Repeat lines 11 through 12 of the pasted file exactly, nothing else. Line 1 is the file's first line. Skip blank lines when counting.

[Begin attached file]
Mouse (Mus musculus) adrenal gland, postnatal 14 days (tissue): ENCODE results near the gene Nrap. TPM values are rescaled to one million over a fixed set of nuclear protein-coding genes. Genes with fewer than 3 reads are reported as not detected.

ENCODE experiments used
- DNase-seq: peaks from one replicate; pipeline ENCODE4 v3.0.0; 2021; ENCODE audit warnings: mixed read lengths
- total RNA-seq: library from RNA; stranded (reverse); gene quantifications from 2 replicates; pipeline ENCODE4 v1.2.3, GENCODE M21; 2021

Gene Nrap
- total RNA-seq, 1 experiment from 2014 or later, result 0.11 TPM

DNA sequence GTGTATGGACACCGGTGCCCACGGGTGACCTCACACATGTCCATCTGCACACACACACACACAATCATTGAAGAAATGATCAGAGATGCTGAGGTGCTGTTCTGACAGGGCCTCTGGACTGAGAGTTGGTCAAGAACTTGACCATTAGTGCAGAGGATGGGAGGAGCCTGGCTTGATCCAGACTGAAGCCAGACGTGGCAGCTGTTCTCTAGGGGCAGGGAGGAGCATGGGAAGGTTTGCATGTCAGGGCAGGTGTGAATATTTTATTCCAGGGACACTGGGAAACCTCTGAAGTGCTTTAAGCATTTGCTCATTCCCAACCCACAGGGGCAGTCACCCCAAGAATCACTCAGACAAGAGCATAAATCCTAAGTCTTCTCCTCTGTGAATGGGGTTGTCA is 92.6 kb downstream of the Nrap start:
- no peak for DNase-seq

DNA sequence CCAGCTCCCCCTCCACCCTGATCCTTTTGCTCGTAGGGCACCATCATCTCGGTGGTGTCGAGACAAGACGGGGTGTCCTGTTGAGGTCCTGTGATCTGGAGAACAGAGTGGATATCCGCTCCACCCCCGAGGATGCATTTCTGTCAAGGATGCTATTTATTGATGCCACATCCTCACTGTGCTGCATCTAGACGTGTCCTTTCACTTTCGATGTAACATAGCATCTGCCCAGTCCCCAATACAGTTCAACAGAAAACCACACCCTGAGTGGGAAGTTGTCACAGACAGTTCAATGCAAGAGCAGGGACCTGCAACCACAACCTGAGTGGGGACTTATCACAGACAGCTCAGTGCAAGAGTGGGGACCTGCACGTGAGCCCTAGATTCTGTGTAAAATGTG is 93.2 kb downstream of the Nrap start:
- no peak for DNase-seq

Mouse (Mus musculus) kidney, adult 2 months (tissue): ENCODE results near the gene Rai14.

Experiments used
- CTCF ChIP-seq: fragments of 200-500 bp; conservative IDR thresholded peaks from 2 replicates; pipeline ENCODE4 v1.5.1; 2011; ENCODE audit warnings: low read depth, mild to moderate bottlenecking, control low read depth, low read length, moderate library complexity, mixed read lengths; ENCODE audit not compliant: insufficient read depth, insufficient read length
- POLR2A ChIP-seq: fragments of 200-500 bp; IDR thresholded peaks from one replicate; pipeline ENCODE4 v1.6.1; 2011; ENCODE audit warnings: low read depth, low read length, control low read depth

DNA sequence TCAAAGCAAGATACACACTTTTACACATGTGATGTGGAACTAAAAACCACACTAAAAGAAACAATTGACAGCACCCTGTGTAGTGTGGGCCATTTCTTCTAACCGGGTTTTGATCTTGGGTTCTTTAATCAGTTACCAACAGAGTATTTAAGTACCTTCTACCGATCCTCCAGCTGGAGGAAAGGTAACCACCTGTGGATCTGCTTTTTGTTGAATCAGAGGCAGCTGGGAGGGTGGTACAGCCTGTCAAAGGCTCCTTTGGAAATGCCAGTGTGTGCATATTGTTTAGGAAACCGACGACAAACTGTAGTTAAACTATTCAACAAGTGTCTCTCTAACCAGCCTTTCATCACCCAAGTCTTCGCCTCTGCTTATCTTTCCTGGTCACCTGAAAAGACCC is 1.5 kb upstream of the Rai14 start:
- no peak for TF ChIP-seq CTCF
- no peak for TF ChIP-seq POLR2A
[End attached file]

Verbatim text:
Mouse (Mus musculus) kidney, adult 2 months (tissue): ENCODE results near the gene Rai14.

Experiments used